Cervical Cancer

Cervical cancer is a type of cancer that occurs in the cervix. The condition is usually asymptomatic and most cases are attributed to human papillomavirus (HPV), a sexually transmitted infection. Prevention includes protection from HPV exposure and early detection. Treatment can include surgery, radiation, chemotherapy, immunotherapy, and targeted therapy.

Frequently Asked Questions

  • How do you get cervical cancer?

    Cervical cancer is usually caused by HPV infection. Exposure to multiple sexual partners, especially without using a condom, increases the risk of HPV. In utero diethylstilbestrol (DES) exposure (having a mother who took DES during pregnancy) increases the risk as well. Smoking increases the risk of cervical cancer in women who have HPV.

  • Is cervical cancer curable?

    Cervical cancer is manageable and can be cured if diagnosed and treated at an early stage. Cervical dysplasia can be treated with cryotherapy (freezing the cells) or loop electrode excision procedure (LEEP) to remove abnormal cells. Cervical cancer treatment includes surgery, radiation, chemotherapy, targeted therapy, and/or immunotherapy. The overall five-year survival rate is 66%. When treated while the cancer is still localized, the five-year survival rate is about 90%.

  • Is cervical cancer genetic?

    Cervical cancer is usually not hereditary; the inherited predispositions to this type of cancer are. If your mother or sister had cervical cancer, your chances of developing the disease are higher than if no one in the family had it. The condition is associated with acquired genetic mutations (changes) in the cervical cells that are caused by the HPV virus.

  • How can you prevent cervical cancer?

    Preventing cervical cancer includes vaccination against HPV, avoiding HPV exposure, cervical dysplasia screening, and avoiding smoking. In the US, the HPV vaccine is recommended in girls and women ages 9 through 45 for the prevention of cervical cancer. If primary HPV testing isn’t available, an HPV test with a Pap test (co-testing) every 5 years, or a Pap test alone every 3 years is acceptable.

  • How do you test for cervical cancer?

    A Pap smear is used to screen for HPV, cervical dysplasia, and cervical cancer. A biopsy is needed to identify cervical cancer. Cervical cancer diagnosis and grading rely on the characteristics seen on a biopsy. Together with this information, imaging tests help classify cervical cancer in different stages according to the amount of local growth and invasion of the tumor, and its metastatic spread. 

Key Terms

Page Sources
Verywell Health uses only high-quality sources, including peer-reviewed studies, to support the facts within our articles. Read our editorial process to learn more about how we fact-check and keep our content accurate, reliable, and trustworthy.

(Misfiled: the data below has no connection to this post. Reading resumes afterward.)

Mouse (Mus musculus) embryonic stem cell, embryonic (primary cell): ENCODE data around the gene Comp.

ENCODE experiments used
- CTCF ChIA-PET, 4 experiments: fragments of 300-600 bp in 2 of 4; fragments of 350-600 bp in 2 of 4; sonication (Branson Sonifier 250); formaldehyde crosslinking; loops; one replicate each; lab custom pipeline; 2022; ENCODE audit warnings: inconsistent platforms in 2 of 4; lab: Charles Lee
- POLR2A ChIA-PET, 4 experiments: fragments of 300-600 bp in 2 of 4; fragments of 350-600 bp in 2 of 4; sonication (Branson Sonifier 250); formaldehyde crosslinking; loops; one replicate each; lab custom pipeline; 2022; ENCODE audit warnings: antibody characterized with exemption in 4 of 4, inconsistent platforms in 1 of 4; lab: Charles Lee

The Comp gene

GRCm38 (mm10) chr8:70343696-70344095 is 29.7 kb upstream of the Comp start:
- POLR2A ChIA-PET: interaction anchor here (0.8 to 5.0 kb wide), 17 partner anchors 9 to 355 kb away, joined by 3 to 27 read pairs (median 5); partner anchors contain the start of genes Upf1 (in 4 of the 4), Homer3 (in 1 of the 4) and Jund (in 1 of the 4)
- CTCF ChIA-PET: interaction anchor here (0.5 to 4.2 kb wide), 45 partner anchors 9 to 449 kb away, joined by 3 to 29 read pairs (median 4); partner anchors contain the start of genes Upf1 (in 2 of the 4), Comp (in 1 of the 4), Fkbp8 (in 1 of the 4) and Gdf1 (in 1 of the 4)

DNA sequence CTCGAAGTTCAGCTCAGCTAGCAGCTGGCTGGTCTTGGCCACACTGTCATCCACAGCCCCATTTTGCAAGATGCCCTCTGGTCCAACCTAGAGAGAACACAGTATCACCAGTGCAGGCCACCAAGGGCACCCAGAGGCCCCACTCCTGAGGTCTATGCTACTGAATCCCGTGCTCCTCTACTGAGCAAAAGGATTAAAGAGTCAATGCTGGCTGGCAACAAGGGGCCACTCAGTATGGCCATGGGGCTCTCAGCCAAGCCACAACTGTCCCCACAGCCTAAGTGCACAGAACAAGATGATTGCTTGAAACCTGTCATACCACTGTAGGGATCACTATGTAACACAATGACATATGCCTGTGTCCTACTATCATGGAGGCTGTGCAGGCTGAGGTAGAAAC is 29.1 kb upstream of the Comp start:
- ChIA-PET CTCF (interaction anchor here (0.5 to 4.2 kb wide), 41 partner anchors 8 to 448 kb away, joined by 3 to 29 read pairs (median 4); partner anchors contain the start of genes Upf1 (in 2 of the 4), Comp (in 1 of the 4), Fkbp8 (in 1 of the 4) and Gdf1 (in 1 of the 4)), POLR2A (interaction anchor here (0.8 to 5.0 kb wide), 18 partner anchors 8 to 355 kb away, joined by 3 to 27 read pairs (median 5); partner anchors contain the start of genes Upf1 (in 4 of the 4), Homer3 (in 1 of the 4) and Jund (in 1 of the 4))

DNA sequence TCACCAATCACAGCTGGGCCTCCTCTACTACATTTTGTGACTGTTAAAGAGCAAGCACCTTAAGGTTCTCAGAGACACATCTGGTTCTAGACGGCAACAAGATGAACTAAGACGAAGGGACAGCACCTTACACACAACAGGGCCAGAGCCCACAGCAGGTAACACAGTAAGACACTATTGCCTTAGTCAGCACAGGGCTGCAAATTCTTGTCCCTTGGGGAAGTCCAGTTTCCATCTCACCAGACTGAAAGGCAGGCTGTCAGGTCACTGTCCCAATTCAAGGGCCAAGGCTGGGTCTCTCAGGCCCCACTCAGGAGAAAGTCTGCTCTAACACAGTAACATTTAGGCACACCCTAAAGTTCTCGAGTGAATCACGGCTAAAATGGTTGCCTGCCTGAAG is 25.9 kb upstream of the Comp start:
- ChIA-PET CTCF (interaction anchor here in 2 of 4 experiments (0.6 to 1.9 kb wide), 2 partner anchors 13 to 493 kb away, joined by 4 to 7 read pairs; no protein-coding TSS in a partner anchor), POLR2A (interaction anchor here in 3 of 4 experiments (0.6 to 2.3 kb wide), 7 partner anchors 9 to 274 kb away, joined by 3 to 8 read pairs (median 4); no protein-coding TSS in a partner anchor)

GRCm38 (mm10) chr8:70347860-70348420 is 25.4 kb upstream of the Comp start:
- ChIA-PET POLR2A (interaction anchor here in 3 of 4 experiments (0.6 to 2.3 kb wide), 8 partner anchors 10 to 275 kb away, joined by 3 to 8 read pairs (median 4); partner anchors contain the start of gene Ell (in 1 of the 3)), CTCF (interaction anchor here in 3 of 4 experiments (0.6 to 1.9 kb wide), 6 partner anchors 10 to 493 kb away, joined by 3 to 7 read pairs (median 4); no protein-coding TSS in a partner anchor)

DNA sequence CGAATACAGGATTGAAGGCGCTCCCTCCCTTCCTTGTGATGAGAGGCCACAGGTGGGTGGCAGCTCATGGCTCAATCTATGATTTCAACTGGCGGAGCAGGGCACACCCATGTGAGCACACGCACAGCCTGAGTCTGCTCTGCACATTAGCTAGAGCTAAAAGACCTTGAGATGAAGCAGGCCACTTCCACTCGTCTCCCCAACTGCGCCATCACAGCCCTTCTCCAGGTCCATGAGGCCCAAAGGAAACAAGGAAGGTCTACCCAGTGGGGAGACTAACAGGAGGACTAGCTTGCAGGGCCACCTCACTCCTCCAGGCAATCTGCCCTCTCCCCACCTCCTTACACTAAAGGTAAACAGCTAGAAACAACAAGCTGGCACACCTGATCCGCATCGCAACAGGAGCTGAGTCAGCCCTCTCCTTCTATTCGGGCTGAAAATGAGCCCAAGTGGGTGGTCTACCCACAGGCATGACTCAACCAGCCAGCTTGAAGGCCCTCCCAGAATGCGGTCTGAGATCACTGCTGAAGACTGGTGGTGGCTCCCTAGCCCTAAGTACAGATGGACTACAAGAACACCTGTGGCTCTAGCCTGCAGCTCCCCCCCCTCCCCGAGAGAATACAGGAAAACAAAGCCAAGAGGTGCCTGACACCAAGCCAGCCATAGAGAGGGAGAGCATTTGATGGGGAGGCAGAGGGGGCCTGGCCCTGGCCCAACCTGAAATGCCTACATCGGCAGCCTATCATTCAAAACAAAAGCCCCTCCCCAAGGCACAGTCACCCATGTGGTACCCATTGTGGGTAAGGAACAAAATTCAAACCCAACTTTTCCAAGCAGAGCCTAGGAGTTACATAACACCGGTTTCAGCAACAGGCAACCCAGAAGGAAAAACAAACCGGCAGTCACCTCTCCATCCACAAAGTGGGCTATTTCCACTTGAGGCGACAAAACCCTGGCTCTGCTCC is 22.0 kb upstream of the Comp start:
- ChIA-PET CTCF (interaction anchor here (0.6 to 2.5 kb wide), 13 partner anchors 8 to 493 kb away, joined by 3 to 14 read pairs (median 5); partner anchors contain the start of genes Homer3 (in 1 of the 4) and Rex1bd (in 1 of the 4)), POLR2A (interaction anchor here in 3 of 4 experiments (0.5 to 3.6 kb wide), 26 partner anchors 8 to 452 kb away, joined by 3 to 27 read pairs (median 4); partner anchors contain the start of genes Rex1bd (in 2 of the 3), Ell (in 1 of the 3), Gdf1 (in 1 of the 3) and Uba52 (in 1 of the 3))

1. American Cancer Society. Risk factors for cervical cancer. Updated January 3, 2020.

  2. American Cancer Society. Survival rates for cervical cancer. Updated January 3, 2020.

  3. Cao C, Hong P, Huang X, Lin D, Cao G, Wang L, Feng B, Wu P, Shen H, Xu Q, Ren C, Meng Y, Zhi W, Yu R, Wei J, Ding W, Tian X, Zhang Q, Li W, Gao Q, Chen G, Li K, Sung WK, Hu Z, Wang H, Li G, Wu P. HPV-CCDC106 integration alters local chromosome architecture and hijacks an enhancer by three-dimensional genome structure remodeling in cervical cancer. J Genet Genomics. 2020 Jun 11:S1673-8527(20)30092-8. doi: 10.1016/j.jgg.2020.05.006

  4. Centers for Disease Control and Prevention. HPV vaccine recommendations. Updated March 17, 2020.

  5. Fontham ETH, Wolf AMD, Church TR, et al. Cervical cancer screening for individuals at average risk: 2020 guideline update from the American Cancer Society. CA: A Cancer Journal for Clinicians. 2020;70(5):321-346. doi:10.3322/caac.21628.

  6. American Cancer Society. What is cervical cancer? July 30, 2020

  7. Liu AH, Walker J, Gage JC, Gold MA, Zuna R, Dunn ST, Schiffman M, Wentzensen N. Diagnosis of Cervical Precancers by Endocervical Curettage at Colposcopy of Women With Abnormal Cervical Cytology. Obstet Gynecol. 2017 Dec;130(6):1218-1225. doi: 10.1097/AOG.0000000000002330. PMID: 29112672; PMCID: PMC5709212

  8. Backes DM, Kurman RJ, Pimenta JM, Smith JS. Systematic review of human papillomavirus prevalence in invasive penile cancer. Cancer Causes Control. 2009 May;20(4):449-57. doi: 10.1007/s10552-008-9276-9.

  9. US Department of Health and Human Services. Pap and HPV tests. January 31, 2019.

  10. Gad MM, Galal SB, Helmy W, Abd El-Fattah NH. Screening of Cervical Cancer: Visual Inspection with Acetic Acid (VIA) and Site of Lesion Verified by Multiple Punch Biopsies. Folia Med (Plovdiv). 2019 Jun 1;61(2):289-295. doi: 10.2478/folmed-2018-0074. PMID: 31301660.

Additional Reading